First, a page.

Health Department issues warning for fish, crabs, shellfish from Mindarie Marina

Health Department issues warning for fish, crabs, shellfish from Mindarie Marina

THE Health Department is advising people not to eat fish, crabs or shellfish collected from Mindarie Marina after recent testing confirmed potentially toxic microscopic algae at highly elevated levels.

Acting WA Health environmental health executive director Richard Theobald said the detected microscopic algae ‘Alexandrium spp.’ could produce paralytic shellfish poisoning.

“These algae, which are not visible to the naked eye, can produce a very potent neurotoxin which could be absorbed by filter feeding shellfish and potentially consumed by crabs and fish to a lesser extent,” he said. 

“Normal cooking processes will not destroy these toxins.

“In the worst case scenario, poisoning may cause muscular paralysis in people who consume affected shellfish, crabs or fish from the marina.”

Mr Theobald said people who ate wild shellfish, crabs or fish collected from Mindarie Marina might also experience symptoms including tingling or numbness of the lips, prickliness of the fingertips and toes, nausea or vomiting, impaired balance, dizziness, slurred speech, double vision, weakness, difficulty in swallowing or breathing, loss of fluids and diarrhoea.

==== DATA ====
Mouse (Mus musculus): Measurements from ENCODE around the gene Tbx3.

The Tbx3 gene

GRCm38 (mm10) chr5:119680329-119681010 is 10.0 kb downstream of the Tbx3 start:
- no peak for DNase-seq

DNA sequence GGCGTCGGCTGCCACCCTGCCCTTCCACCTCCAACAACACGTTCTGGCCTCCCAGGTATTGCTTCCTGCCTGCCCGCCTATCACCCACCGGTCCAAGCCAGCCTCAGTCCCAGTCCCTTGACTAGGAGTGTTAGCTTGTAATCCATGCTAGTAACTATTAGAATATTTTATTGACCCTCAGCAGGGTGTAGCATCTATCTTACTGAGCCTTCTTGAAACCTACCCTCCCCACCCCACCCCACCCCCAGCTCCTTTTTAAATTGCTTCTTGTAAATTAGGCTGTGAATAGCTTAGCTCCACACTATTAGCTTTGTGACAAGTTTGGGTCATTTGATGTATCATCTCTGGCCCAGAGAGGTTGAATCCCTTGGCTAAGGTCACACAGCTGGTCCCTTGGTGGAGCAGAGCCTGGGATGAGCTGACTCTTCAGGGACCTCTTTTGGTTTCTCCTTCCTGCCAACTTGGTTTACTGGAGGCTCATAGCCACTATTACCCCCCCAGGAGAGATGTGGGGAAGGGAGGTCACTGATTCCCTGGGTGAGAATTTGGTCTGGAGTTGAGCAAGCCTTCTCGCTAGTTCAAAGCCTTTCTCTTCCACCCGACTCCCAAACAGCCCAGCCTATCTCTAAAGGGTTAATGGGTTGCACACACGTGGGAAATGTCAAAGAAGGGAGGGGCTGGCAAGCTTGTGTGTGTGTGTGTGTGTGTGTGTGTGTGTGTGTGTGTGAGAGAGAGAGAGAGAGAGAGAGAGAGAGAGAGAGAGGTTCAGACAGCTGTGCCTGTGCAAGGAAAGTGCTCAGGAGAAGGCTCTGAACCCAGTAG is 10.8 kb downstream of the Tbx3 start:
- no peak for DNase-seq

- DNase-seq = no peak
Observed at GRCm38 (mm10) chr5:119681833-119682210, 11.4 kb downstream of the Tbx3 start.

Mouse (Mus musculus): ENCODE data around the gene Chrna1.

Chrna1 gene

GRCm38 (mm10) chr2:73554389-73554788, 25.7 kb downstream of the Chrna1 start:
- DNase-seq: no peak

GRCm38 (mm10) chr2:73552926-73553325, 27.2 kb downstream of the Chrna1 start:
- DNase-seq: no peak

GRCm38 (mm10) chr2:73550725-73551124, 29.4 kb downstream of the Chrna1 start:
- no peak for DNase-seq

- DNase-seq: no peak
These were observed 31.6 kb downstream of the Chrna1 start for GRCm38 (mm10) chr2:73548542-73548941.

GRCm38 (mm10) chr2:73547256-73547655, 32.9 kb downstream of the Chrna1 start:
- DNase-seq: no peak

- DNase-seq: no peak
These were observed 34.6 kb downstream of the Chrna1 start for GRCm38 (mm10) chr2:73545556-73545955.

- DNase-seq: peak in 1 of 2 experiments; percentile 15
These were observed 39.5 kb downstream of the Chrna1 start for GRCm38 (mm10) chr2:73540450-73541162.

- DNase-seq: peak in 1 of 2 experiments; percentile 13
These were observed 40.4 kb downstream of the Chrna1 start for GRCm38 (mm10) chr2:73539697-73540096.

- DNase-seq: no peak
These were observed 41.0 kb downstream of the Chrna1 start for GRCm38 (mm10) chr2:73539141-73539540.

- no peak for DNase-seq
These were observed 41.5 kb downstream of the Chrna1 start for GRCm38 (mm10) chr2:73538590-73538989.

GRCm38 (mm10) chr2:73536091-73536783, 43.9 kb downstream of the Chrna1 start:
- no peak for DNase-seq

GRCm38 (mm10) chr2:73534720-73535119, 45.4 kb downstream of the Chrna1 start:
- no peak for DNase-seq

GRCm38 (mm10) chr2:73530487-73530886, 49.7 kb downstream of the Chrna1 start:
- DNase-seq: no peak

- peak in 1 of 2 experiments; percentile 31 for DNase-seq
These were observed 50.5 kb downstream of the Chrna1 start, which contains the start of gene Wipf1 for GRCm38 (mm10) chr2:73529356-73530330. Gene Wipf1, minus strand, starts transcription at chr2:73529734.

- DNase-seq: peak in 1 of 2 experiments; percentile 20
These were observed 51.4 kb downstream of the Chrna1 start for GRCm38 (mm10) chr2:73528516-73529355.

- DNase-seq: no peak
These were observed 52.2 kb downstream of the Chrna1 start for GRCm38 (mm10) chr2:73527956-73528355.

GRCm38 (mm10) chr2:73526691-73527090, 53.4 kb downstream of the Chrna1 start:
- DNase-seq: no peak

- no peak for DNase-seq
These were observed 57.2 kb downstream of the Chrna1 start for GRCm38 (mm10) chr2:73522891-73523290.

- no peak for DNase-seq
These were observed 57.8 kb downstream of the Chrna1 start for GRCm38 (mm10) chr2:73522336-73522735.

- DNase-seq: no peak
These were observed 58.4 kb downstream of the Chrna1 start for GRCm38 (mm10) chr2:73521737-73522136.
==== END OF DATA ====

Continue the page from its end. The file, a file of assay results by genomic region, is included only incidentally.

“Anyone who has consumed shellfish, crabs or fish collected from the marina and experiences any of these symptoms should seek urgent medical attention, particularly if they feel any respiratory distress,” he said.

“Do not discard uneaten portions of mussels or other shellfish.”

Shellfish includes oysters, mussels, clams, pipis, scallops, cockles and razor clams.

The department generally advises people to avoid eating wild shellfish collected recreationally, particularly if collected from waterways where there is an increased likelihood of contaminant or nutrient inputs that can lead to increased microscopic algae growth.

Mr Theobald said farmed shellfish bought in supermarkets and other commercial outlets in WA were not affected as there was a quality-assurance program to ensure they were safe for human consumption.

“Other recreational activities including swimming and boating are not affected by this species of microscopic algae,” he said. 

Report algal blooms to the Department of Water and Environmental Regulations by calling 6250 8064 or to the local government authority for assessment.

Mindarie Marina and the City of Wanneroo will continue to monitor algae levels and provide advice to the department.